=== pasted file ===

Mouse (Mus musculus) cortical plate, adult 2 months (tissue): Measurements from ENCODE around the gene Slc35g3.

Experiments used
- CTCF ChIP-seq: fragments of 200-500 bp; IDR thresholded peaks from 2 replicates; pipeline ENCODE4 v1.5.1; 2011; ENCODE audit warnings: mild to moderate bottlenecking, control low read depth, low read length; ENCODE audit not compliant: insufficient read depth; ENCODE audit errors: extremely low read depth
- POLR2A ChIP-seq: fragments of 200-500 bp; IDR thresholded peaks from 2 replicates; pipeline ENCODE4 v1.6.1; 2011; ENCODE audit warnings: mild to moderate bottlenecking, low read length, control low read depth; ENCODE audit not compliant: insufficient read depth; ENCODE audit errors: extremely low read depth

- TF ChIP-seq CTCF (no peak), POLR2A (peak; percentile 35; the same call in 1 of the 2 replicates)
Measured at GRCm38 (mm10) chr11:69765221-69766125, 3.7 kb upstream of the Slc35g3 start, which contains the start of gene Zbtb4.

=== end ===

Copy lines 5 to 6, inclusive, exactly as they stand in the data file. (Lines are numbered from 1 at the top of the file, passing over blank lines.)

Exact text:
- TF ChIP-seq CTCF (no peak), POLR2A (peak; percentile 35; the same call in 1 of the 2 replicates)
Measured at GRCm38 (mm10) chr11:69765221-69766125, 3.7 kb upstream of the Slc35g3 start, which contains the start of gene Zbtb4.